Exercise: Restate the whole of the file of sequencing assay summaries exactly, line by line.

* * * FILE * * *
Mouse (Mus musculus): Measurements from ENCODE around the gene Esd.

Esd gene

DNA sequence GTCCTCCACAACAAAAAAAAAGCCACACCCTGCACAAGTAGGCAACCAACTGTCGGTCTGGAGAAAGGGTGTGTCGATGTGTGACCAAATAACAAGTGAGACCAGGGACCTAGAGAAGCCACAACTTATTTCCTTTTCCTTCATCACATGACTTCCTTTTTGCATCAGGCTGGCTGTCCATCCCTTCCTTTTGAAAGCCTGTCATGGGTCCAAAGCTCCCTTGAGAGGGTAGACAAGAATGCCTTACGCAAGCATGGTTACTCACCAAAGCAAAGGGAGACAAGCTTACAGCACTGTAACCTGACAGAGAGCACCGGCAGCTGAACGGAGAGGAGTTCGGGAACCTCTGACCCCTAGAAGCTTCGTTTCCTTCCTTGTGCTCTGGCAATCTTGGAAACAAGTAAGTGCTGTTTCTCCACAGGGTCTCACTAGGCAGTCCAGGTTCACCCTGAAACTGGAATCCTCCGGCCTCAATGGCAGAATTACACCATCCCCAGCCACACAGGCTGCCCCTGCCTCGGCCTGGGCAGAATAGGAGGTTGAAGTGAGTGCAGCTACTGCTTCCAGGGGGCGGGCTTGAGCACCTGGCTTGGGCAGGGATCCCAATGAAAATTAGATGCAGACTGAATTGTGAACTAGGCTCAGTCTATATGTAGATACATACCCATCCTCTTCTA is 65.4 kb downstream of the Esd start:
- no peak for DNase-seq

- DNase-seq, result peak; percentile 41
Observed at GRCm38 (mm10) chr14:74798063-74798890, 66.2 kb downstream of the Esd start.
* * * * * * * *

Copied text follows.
Mouse (Mus musculus): Measurements from ENCODE around the gene Esd.

Esd gene

DNA sequence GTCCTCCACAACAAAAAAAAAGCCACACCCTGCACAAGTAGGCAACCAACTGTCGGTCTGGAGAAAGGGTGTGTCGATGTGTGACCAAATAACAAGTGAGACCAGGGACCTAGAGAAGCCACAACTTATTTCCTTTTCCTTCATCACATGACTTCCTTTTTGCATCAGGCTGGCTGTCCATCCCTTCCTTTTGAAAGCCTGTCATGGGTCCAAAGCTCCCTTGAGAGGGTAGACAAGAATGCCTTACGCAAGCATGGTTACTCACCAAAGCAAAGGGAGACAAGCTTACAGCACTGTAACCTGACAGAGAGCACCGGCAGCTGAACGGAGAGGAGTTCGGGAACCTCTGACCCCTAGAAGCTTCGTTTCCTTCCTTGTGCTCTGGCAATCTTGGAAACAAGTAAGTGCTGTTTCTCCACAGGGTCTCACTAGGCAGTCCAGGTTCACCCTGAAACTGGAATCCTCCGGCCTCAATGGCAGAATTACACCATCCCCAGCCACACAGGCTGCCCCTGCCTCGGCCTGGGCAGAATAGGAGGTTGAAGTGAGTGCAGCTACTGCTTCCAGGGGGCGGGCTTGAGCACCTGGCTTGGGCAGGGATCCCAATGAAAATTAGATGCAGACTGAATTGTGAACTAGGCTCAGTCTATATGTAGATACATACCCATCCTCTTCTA is 65.4 kb downstream of the Esd start:
- no peak for DNase-seq

- DNase-seq, result peak; percentile 41
Observed at GRCm38 (mm10) chr14:74798063-74798890, 66.2 kb downstream of the Esd start.